3.2.2 The Board further notes that no substantiation was provided by the patent proprietor together with auxiliary request 3A to explain why that request satisfied the requirements of Article 123(2) EPC and that those arguments were submitted for the first time during the oral proceedings. Such a request, which is not self-explanatory, is in the present case considered to have been submitted only on the date of its substantiation i.e. during the oral proceedings before the Board (see T 1732/10, section 1.5 of the reasons).

3.2.3 The patent proprietor considered that the Board should take into account that it received an "unfair treatment" in the first instance proceedings.

In that respect, it may be derived from the minutes of the oral proceedings before the opposition division (page 1, paragraphs 2-5) that before any discussion of the main request took place, the patent proprietor was asked to select a single auxiliary request out of those then pending. However, the patent proprietor did not contest that conduct of the proceedings. Also, it does not appear to have been clarified during the oral proceedings whether or not said "selection" of an auxiliary request amounted to a withdrawal of the requests pending at the beginning of the oral proceedings. Although it is not indicated in the minutes of the oral proceedings that the patent proprietor effectively withdrew those auxiliary requests, the opposition division concluded that he did (decision: page 3; last paragraph before the reasons). This is also the opponent's view (letter of 7 April 2014, page 6, section 5) but not that of the patent proprietor (letter of 4 November 2013, page 4, second full paragraph).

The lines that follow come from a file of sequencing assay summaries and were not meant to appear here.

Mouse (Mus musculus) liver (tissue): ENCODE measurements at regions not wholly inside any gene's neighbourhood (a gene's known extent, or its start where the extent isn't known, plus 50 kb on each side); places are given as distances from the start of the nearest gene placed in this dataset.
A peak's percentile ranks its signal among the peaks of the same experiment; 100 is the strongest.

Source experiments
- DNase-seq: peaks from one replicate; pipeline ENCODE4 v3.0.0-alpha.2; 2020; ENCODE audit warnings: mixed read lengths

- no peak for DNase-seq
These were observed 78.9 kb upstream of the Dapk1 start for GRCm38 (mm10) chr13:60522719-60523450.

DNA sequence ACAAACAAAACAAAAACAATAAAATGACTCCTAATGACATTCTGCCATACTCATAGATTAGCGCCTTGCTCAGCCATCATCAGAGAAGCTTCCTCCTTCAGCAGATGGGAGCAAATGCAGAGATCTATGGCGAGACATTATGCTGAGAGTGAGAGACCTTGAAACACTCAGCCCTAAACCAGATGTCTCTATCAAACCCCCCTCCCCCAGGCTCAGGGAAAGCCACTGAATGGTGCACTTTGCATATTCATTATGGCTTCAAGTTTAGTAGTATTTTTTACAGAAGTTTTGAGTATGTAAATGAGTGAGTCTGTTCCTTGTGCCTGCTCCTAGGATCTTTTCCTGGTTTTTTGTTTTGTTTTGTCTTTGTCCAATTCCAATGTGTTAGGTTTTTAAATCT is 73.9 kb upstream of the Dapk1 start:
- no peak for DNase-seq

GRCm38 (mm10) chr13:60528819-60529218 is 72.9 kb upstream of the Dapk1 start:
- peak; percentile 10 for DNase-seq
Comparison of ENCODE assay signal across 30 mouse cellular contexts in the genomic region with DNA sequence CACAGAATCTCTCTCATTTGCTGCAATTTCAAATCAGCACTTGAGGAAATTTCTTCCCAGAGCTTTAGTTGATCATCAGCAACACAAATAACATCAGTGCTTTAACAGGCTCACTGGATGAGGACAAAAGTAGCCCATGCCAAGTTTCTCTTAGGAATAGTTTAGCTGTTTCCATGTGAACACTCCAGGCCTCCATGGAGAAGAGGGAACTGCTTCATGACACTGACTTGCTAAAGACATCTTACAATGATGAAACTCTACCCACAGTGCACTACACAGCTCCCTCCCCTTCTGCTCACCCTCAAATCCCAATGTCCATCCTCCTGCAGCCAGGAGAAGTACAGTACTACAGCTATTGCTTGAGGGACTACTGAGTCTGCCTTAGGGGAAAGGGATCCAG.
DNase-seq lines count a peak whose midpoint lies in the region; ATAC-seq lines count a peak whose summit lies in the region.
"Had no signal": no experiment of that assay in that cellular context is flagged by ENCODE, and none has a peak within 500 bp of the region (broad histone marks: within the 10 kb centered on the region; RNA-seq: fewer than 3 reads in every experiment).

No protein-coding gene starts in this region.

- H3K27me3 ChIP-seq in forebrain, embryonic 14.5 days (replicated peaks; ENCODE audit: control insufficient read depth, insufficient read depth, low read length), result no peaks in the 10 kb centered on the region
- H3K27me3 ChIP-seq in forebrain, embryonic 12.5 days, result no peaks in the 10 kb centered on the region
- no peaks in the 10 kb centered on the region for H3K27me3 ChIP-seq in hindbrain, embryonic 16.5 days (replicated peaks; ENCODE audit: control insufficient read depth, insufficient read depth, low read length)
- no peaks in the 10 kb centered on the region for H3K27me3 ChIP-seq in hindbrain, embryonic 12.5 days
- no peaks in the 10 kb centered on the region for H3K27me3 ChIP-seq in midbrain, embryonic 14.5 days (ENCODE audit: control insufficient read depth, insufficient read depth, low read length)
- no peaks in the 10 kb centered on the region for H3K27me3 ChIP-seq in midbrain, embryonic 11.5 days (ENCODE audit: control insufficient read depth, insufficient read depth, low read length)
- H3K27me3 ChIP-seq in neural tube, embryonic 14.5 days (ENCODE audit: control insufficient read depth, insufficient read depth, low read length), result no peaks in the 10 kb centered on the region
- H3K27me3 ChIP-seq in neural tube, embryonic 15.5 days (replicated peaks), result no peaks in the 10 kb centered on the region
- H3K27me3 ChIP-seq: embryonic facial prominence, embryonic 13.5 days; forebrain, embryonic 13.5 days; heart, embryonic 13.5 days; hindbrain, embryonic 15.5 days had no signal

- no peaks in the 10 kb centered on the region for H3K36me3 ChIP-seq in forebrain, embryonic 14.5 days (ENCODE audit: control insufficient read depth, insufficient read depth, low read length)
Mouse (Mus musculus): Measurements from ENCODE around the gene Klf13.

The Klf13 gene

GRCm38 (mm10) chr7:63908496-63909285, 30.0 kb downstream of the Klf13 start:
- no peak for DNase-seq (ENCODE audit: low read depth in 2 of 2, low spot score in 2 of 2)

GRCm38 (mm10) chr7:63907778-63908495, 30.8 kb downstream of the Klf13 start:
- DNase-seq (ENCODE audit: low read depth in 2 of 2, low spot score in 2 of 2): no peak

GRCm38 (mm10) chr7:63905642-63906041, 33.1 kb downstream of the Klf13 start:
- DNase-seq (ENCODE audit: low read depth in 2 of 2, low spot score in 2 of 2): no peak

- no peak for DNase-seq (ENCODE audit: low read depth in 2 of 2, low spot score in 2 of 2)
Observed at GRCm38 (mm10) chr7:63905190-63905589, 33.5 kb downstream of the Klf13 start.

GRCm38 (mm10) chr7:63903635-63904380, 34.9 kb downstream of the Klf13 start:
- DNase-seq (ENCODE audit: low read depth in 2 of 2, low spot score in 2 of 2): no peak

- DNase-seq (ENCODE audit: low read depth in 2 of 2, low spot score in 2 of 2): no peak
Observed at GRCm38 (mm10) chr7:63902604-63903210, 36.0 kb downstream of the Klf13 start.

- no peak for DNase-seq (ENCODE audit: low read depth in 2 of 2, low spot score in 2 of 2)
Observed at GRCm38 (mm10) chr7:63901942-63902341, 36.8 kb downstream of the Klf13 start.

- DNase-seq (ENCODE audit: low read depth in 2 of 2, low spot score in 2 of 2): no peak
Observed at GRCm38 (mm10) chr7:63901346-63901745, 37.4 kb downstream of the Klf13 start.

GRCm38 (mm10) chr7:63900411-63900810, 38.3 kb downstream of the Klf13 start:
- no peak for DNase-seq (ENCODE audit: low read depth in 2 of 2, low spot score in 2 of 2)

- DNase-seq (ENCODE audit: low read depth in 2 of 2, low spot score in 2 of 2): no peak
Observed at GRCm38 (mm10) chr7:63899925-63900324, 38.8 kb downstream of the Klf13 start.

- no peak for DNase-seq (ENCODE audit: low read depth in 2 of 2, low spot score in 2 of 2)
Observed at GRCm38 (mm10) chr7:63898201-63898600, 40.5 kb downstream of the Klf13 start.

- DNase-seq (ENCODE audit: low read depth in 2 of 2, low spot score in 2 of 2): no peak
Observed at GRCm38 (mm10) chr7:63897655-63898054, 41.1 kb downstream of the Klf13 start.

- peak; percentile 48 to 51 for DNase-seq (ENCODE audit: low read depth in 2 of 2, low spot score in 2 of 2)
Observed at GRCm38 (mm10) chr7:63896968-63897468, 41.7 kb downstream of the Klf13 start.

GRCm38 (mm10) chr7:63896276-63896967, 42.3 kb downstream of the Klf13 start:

In view of the above, the Board came to the conclusion that the conduct of the oral proceedings was not appropriate but that no formal request had been submitted by the patent proprietor to address the way the oral proceedings before the opposition division had been conducted. Most importantly, no casual link between the alleged procedural deficiency before the opposition division and the filing of auxiliary request 3A only one week before the oral proceedings before the Board can be recognised. Therefore, the patent proprietor's argument was rejected.

3.2.4 Section 18 of the reasons of G 9/91, which was relied upon by the patent proprietor, deals with the admission to the proceedings of fresh grounds of opposition and is, thus, not directly relevant for the late filing of requests by the the patent proprietor as in the present case. As explained above, the admission to the proceedings of late filed requests has to be assessed in the light of the Rules of Procedure of the Boards of Appeal, in particular Article 12(2), 12(4), 13(1) and 13(3). Therefore, that argument did not convince.

3.2.5 In view of the above, auxiliary request 3A was not admitted into the proceedings (Article 13(1) RPBA).

Auxiliary request 1

4. Novelty over example 16 of D3

4.1 Claim 1 of auxiliary request 1 differs from granted claim 1 in that:

(a) the polyoxyethylene group is defined by a formula and specified to have an -OH endgroup;

(b) it defines that the particles have a 2,3-dihydroxypropyl group and a polyoxyethylene group "at least on the surface of the particles".

4.2 Example 16 of D3 was found to anticipate the subject-matter of granted claim 1 (see section 1 above). Considering that the particles prepared in example 16 of D3 are made from a mixture of monomers comprising polyethylene glycol methacrylate, which is a monomer having polyoxyethylene groups as now defined in claim 1 i.e. comprising at least two repeating units of oxyethylene and an -OH endgroup, amendment (a) cannot confer novelty over example 16 of D3.